A. The Supreme Court has said that the amnesty law of 1979 is in accordance with the Brazil constitutions of 1988 and 1969, even though it grants amnesty to perpetrators to violations of human rights.

At this time, many lawyers and prosecutors like me said the Supreme Court should observe the ruling of the Inter-American Court. However, the Supreme Court said that it wasn’t a question that could receive interpretation by the international court, because it was outside its temporal competence.

In December of last year, the Inter-American Court of Human Rights examined one case about the Brazil amnesty law applied to the Guerrilha do Araguaia and fixed its own competence to judge the impunity over the crimes perpetrated during the dictatorship. The court ruled that the amnesty law could not be interpreted to protect perpetrators of human rights violations.

The Supreme Court will now need to review this decision. Otherwise Brazil will sustain a situation we cannot accept. We are a leader in the continent and an important player in international organizations like the IACHR and other Latin American human rights organizations. How can Brazil then go against a decision of the court? We should stand side-by-side with Argentina, Chile and Uruguay on the understanding that laws promoting impunity are invalid.

Q. You recently wrote a technical note for the Ministério Público Federal analyzing the draft law on the truth commission and indicating room for improvement. In order to establish a fair, effective and independent truth commission, what are the most important elements that need to be addressed?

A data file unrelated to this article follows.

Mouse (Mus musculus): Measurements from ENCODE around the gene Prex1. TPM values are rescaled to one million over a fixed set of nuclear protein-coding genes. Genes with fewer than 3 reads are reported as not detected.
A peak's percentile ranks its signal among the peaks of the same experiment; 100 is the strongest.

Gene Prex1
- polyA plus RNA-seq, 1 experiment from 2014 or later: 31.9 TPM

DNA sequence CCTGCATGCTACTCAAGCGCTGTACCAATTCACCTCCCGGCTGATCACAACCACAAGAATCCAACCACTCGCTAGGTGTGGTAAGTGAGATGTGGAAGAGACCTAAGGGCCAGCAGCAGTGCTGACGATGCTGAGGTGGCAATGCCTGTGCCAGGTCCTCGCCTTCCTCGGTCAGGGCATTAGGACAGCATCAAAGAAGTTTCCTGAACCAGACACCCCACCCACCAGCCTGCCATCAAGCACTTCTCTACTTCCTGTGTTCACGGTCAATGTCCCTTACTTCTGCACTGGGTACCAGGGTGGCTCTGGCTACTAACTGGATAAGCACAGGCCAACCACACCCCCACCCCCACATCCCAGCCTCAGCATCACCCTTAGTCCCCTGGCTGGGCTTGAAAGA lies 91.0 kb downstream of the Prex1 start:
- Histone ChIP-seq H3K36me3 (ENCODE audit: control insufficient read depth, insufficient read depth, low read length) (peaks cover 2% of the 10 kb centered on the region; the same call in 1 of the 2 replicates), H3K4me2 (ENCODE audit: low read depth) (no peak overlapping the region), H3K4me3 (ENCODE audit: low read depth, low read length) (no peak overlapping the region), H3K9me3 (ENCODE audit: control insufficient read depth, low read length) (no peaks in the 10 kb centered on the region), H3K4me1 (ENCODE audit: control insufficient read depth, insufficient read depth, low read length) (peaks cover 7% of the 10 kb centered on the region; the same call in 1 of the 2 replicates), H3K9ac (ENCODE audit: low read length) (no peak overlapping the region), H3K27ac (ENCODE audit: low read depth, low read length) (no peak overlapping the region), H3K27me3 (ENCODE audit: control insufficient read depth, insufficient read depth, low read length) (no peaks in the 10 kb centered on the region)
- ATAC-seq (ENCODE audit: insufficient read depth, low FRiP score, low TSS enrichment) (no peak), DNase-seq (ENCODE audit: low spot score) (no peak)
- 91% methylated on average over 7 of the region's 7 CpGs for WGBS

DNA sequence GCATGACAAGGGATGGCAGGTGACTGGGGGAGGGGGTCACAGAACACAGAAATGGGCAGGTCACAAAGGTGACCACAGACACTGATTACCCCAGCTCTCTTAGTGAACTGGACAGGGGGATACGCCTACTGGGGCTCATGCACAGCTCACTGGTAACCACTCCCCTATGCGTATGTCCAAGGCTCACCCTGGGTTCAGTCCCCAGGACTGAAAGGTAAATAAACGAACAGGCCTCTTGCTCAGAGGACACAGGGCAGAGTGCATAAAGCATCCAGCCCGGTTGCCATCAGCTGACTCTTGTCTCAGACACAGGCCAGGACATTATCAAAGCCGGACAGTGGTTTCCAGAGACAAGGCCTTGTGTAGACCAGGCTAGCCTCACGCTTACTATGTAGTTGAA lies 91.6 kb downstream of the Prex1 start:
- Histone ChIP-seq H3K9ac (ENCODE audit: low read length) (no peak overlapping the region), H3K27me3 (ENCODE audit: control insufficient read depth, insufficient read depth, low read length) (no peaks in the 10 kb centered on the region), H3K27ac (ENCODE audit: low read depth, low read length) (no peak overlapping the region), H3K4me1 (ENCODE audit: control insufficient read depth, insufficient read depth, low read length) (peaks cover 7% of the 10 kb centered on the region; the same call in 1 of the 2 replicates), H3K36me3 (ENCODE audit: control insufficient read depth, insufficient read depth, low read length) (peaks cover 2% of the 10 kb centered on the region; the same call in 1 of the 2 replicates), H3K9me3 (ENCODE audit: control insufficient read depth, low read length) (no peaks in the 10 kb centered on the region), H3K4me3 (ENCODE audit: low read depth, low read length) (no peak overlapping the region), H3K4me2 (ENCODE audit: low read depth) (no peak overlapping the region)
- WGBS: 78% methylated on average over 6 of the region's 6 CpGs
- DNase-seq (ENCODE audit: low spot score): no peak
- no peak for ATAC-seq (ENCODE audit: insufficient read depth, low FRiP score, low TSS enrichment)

A. We believe that, like IACHR said in the Araguaia case, the truth commission must be autonomous from the government. Furthermore, it must remain neutral. That means security forces members and even victims shouldn’t compose it. The autonomy begins with the nomination of the members, but it depends also of the conditions under which the commission would work. The state must guarantee adequate staffing and material conditions necessary for the development of the mandate of the commission.

Q. Under the current proposal, how will the commission be formed and how will the members be chosen?

A. The government’s proposal is that the president will nominate the commission members. Nominees must have an established history as defenders of human rights.

But at present there is no proposal for public participation in this nomination process. We think nominations to the commission should be done through a public process, where organizations and civil society would be able to offer some input in the selection. We must give an opportunity to society to express its opinion about the members of the commission.

Q. For truth commissions to be effective, it’s important that there’s a climate of change and an opportunity for full truth to emerge. Is there currently a demand for truth about the dictatorship in Brazil?

A. We have a demand for truth here. As I mentioned before, we transitioned around a lie, around a proposal of forgiveness and silence. But people want to know what happened. We need to change.

Sometimes I think society in Brazil believes that violence is commonplace. The police have been violent in the past, are violent today and will continue to be. We need to challenge this kind of thinking. If we reveal to the society the violence of the past, and the loss it has represented for all the people, and also what means to uphold and protect human rights, this can change.

Countries that pursued truth and achieved justice today experience a better way of life, a stronger respect for human rights. It’s time for Brazil to pursue this. Of course every country should do this in its own way. Brazil is looking for its own way. But we cannot deny society the right to know its history, to know what happened and why it happened, so that it never happens again.